I don’t like to see exes slamming each other publicly–I think it’s bad for the kids. I also oppose the idea that because you’re no longer in a relationship with someone, they must be despised and denigrated.
Additionally, I’m skeptical of claims of “emotional abuse.” While I know that emotional abuse can be damaging and harmful, there are too many false claims and too often it’s a way to wrap a DV rap around a man who did nothing wrong. It’s also sometimes a deceptive and manipulative way of saying “my ex-husband (or ex-wife) did something I didn’t like.”
That being said, I do think there’s some value in Jon Gosselin’s latest comments about his ex Kate. Remember that when their marriage broke up and Jon began dating, he was widely vilified. This is a common sport in our society–whenever a high-profile marriage breaks up, much of the media and public chop 50 points off their IQs and engage in the ludicrous delusion that if they broke up, it must be all his fault. Gosselin has the right to defend himself.
Also remember that Kate has slammed him publicly, too, previous (I think) to Jon’s public statements about her. And Jon’s version of events is plausible–it’s certainly something I hear quite often: Wife mistreats husband but is shocked when husband eventually leaves, then leads the vilification of the ex-husband when he finds someone new. Is that what happened with Jon & Kate? Perhaps.
From “I Don’t Trust Her Anymore” (US Magazine, 9/7/09):
In a second except of his Good Morning America interview, Jon Gosselin slams estranged wife Kate once again, claiming that her “constant verbal “abuse” caused strife in their 10-year-marriage.
“Our relationship will never be fixed,” he tells ABC News’ Chris Cuomo. “… I don’t trust her anymore. I was abused … I was beaten down … I’m not going back to that life style.”
Jon, 32, also slams Kate, 34 – whom he says ended their marriage – for spinning a different story to the media about the collapse of their marriage.
“She knows the truth,” he says. “I wish to God, she would speak from emotions … She’s not speaking from the heart. Please — the stuff you tell me in private should be the stuff you tell me on TV.”
Jon says their marriage reached a breaking point when he “stood up to Kate” for the first time, telling her that he wanted to go out with his friends.
“In 10 years, I’ve never gone out … When she said, ‘I don’t want you going out,’ I … I used to say, ‘OK, I’m not going to go out.’ I was very passive. This is the first time I said, ‘You know what? I want to see my friends. I’m going out,'” he says. “That was the first time in my life I ever stood up to Kate … I just felt like I had to take back some time in my life, and I did it. And I felt really good. I made my own decision … I was beaten down for so long, I couldn’t even make my own decision. And when I did, I was like, holy cow! You know? Yeah, what’s she gonna do? Divorce me? All right. Obviously. You know.”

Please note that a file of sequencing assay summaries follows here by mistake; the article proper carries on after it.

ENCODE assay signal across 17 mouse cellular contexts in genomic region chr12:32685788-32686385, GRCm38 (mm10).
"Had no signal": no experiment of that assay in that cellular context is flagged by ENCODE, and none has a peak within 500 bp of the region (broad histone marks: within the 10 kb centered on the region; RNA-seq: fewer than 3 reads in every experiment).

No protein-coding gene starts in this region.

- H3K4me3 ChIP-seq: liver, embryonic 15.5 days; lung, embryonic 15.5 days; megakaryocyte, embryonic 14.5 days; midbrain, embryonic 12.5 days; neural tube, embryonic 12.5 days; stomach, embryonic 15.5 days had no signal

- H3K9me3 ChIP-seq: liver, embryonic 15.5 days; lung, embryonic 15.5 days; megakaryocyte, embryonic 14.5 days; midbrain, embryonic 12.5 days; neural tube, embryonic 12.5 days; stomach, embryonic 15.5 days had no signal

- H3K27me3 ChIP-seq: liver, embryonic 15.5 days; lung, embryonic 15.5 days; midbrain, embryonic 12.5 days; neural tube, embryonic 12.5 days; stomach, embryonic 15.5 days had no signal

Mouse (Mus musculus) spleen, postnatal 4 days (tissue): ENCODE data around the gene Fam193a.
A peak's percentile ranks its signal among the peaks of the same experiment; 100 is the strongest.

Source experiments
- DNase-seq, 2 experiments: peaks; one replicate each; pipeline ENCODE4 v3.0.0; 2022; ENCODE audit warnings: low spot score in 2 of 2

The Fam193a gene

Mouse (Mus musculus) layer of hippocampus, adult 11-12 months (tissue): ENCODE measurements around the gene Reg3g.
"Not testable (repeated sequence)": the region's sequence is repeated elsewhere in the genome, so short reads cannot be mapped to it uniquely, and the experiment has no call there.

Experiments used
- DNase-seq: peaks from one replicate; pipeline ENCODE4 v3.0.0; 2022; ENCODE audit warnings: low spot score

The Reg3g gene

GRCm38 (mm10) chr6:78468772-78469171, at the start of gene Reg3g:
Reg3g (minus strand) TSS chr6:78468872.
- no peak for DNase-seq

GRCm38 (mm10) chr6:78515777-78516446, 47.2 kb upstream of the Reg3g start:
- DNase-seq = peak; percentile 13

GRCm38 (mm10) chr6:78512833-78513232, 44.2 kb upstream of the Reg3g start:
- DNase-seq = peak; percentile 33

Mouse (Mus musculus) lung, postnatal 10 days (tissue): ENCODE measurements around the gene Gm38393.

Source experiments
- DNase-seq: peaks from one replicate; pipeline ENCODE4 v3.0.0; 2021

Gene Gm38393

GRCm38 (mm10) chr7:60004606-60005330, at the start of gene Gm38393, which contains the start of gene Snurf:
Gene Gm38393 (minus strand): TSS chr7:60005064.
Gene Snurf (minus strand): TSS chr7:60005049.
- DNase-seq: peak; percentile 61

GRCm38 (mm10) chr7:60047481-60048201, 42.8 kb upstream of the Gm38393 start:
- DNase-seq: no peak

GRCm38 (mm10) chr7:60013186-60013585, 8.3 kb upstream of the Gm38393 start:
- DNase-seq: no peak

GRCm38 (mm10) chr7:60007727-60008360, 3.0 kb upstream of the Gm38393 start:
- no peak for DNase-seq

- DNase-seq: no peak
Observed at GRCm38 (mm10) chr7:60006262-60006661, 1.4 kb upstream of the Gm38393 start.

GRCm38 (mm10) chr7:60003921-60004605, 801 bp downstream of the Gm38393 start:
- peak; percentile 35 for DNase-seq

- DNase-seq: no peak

Being married to Kate changed who he was, Jon says.
“My mom and my brothers, they say to me, ‘It’s so good to have the real Jon back. It’s so good to have the warm, loving, kind, caring person that we knew you when you were … before you got married,'” he says. “I’ve changed for her. Because I loved her … But don’t forget who you are. That’s what happened to me.”
Jon says he even tried therapy to make their marriage work, but Kate refused to go.
“I learned about myself. If she’s not going to therapy, she’s not going to fix herself, then it’s not going to work. It takes two people,” he says. “I have a $22,000 therapy bill. I mean, I tried to have marriage counseling. I did it myself. She refused to go.”
Reflecting on his failed marriage, Jon says, “I felt maybe I was too passive. Maybe I didn’t stand my ground 10 years ago — even to stick up for my kids. But it’s gone. I can’t get that back.”
“I don’t cry, I cried at my dad’s funeral. That’s it,” he says, “but like, I’ve cried more now in the last, like, eight months than … my whole entire life.”
What does Jon want to say to viewers?
“I just want to let the world know that I’m a real person with feelings,” he says. “OK, I’ve made mistakes. Maybe it wasn’t the best idea to go out to the clubs. But we all learn from mistakes, except mine are public.”